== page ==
Health experts have urged Americans to consume less red meat over the past few decades due to its links with heart disease. U.S. government dietary guidelines have pointed to poultry as a healthier protein source.
“Our results indicate that current advice to restrict red meat and not white meat should not be based only on their effects on blood cholesterol … other effects of red meat consumption could contribute to heart disease, and these effects should be explored in more detail in an effort to improve health,” Krauss said. The study was published in the American Journal of Clinical Nutrition.
Uptick in suburban deer numbers related to more tickborne disease
Tickborne infections are on the increase in the U.S.: the Centers for Disease Control and Prevention [CDC] estimates that the incidence of Lyme disease alone may in reality be 10 times higher than the 30,000 reported cases now recorded annually.
One reason cited for the increase is the growing population of deer – a key link in the chain of tickborne infection transmission to humans – in suburban areas.
As their natural habitats are cleared for new development, more deer are taking refuge in residential neighborhoods, where food is plentiful and predators few, and reproducing quickly. Those deer are primary reproductive hosts to the ticks which carry disease.
With more deer – and more ticks – encroaching on suburban homes, tick bite prevention has become even more important. Healthcare providers emphasize a few basic prevention techniques: Wear insect repellent containing DEET when outside, wear long pants when walking in the woods or working outdoors, check for ticks frequently, and shower immediately after spending time outside. Putting clothes in the dryer on high heat for 10 minutes before throwing them in the laundry will also kill any ticks which may be present.
Common personal care products can pose dangers to kids
Most people don’t think of personal care products like shampoo, lotion, makeup and cologne as unsafe for children, so they are generally kept within easy reach. However, these types of products sent nearly 65,000 children under age 5 to U.S. emergency rooms between 2002 and 2016 – about one child every two hours.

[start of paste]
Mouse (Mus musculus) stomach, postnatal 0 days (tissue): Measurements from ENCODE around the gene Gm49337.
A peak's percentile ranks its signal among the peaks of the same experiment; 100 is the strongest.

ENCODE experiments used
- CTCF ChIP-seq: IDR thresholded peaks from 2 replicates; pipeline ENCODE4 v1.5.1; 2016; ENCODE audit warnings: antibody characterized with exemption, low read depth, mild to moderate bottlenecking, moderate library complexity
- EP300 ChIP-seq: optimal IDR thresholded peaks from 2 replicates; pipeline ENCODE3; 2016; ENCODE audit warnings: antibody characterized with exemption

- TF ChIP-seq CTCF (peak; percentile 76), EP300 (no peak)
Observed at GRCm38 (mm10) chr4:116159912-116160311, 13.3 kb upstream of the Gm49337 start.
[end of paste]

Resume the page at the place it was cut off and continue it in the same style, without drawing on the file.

A study recently conducted at Nationwide Children’s Hospital’s Center for Injury Research and Policy found that most injuries from these types of products occurred when a child either swallowed the product [about 76%] or it made contact with a child’s eyes or skin [about 19%], causing either poisoning or chemical burns.
“Kids this age can’t read, so they don’t know what they are looking at. They see a bottle with a colorful label that looks or smells like something they are allowed to eat or drink, so they try to open it and take a swallow,” said Rebecca McAdams, M.A., MPH, senior research associate at the center and the study’s co-author.
The top three categories leading to injuries were nail care, hair care and skin care products, followed by fragrances. Nail polish remover was the single item that led to the most ER visits, while more than half of the injuries requiring hospitalization were from hair care products.
The authors also expressed concern about kids’ easy access to these products. “Children watch their parents use these items and may try to imitate their behavior. Since these products are often stored in easy-to-reach places and are not typically in child-resistant containers, it can be easy for kids to get to and open the bottles,” said McAdams.